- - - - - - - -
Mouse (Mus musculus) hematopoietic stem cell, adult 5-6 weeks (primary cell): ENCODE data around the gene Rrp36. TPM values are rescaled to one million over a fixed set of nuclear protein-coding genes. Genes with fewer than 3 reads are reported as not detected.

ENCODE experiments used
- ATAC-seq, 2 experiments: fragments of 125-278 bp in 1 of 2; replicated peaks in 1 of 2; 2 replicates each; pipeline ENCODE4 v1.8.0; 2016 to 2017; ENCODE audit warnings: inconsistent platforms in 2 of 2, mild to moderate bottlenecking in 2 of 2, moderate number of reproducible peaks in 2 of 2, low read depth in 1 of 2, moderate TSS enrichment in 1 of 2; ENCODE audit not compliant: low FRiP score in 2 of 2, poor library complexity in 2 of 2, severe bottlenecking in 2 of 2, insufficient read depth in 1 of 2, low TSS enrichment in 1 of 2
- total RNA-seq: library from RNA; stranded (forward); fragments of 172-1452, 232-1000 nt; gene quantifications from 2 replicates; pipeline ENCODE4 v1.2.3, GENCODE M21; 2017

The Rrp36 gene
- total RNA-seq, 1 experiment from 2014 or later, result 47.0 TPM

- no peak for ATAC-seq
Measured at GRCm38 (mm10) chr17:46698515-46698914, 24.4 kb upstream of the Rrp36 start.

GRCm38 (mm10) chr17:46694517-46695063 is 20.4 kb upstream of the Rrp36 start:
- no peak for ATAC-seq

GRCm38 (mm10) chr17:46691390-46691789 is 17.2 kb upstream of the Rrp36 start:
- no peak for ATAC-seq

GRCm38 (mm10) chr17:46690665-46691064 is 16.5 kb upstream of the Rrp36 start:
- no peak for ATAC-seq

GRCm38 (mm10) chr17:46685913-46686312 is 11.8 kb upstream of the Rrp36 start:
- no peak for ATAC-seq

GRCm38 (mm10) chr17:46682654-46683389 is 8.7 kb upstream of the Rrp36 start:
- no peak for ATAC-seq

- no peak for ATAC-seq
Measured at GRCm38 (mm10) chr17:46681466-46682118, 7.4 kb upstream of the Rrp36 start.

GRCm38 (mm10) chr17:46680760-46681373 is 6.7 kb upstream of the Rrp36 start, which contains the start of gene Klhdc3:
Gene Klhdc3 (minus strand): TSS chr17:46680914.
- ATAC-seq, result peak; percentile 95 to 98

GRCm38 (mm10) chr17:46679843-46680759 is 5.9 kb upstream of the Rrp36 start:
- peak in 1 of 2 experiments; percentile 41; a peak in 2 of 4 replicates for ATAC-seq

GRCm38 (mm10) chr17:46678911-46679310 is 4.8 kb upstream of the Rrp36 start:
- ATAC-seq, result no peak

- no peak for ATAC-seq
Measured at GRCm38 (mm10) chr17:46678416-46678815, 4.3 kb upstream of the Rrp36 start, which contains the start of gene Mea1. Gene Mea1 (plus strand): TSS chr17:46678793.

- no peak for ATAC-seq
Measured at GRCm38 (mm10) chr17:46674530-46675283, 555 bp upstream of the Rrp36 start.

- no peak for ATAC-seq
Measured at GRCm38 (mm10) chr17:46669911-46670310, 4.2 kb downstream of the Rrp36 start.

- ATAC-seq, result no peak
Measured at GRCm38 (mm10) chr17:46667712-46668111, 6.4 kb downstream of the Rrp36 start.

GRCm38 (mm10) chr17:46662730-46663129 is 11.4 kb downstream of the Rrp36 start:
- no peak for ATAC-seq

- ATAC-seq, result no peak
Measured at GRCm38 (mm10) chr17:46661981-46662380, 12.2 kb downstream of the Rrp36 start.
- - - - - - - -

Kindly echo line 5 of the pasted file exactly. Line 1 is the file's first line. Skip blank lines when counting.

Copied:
The Rrp36 gene